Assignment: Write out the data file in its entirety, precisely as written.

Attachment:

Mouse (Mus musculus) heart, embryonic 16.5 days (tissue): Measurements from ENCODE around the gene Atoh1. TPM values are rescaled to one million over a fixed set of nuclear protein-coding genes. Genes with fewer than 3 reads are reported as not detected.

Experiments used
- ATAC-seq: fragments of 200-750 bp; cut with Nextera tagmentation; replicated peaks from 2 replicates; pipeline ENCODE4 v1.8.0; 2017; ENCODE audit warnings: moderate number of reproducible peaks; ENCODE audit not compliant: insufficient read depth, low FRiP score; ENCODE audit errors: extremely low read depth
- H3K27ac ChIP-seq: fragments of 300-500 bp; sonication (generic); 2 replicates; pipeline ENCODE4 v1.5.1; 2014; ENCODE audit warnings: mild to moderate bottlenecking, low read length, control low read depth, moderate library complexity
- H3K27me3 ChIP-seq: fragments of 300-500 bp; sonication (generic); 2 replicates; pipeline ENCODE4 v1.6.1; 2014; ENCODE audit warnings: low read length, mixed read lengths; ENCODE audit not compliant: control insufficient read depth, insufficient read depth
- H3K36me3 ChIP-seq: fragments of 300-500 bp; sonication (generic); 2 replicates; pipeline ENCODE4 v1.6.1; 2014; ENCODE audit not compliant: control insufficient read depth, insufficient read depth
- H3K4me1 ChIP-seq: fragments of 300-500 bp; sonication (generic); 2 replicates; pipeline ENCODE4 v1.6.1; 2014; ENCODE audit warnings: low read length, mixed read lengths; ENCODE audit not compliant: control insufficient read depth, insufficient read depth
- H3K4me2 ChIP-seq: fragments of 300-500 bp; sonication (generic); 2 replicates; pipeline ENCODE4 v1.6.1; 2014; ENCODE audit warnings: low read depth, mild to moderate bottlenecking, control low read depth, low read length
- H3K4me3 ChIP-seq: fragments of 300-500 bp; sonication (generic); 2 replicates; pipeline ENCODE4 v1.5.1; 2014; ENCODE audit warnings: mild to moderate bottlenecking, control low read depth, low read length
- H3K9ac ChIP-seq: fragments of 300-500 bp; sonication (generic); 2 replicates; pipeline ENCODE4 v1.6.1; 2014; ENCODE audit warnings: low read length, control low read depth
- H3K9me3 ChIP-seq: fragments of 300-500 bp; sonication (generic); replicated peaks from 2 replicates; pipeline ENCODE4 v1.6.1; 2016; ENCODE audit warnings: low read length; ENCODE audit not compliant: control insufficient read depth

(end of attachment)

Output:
Mouse (Mus musculus) heart, embryonic 16.5 days (tissue): Measurements from ENCODE around the gene Atoh1. TPM values are rescaled to one million over a fixed set of nuclear protein-coding genes. Genes with fewer than 3 reads are reported as not detected.

Experiments used
- ATAC-seq: fragments of 200-750 bp; cut with Nextera tagmentation; replicated peaks from 2 replicates; pipeline ENCODE4 v1.8.0; 2017; ENCODE audit warnings: moderate number of reproducible peaks; ENCODE audit not compliant: insufficient read depth, low FRiP score; ENCODE audit errors: extremely low read depth
- H3K27ac ChIP-seq: fragments of 300-500 bp; sonication (generic); 2 replicates; pipeline ENCODE4 v1.5.1; 2014; ENCODE audit warnings: mild to moderate bottlenecking, low read length, control low read depth, moderate library complexity
- H3K27me3 ChIP-seq: fragments of 300-500 bp; sonication (generic); 2 replicates; pipeline ENCODE4 v1.6.1; 2014; ENCODE audit warnings: low read length, mixed read lengths; ENCODE audit not compliant: control insufficient read depth, insufficient read depth
- H3K36me3 ChIP-seq: fragments of 300-500 bp; sonication (generic); 2 replicates; pipeline ENCODE4 v1.6.1; 2014; ENCODE audit not compliant: control insufficient read depth, insufficient read depth
- H3K4me1 ChIP-seq: fragments of 300-500 bp; sonication (generic); 2 replicates; pipeline ENCODE4 v1.6.1; 2014; ENCODE audit warnings: low read length, mixed read lengths; ENCODE audit not compliant: control insufficient read depth, insufficient read depth
- H3K4me2 ChIP-seq: fragments of 300-500 bp; sonication (generic); 2 replicates; pipeline ENCODE4 v1.6.1; 2014; ENCODE audit warnings: low read depth, mild to moderate bottlenecking, control low read depth, low read length
- H3K4me3 ChIP-seq: fragments of 300-500 bp; sonication (generic); 2 replicates; pipeline ENCODE4 v1.5.1; 2014; ENCODE audit warnings: mild to moderate bottlenecking, control low read depth, low read length
- H3K9ac ChIP-seq: fragments of 300-500 bp; sonication (generic); 2 replicates; pipeline ENCODE4 v1.6.1; 2014; ENCODE audit warnings: low read length, control low read depth
- H3K9me3 ChIP-seq: fragments of 300-500 bp; sonication (generic); replicated peaks from 2 replicates; pipeline ENCODE4 v1.6.1; 2016; ENCODE audit warnings: low read length; ENCODE audit not compliant: control insufficient read depth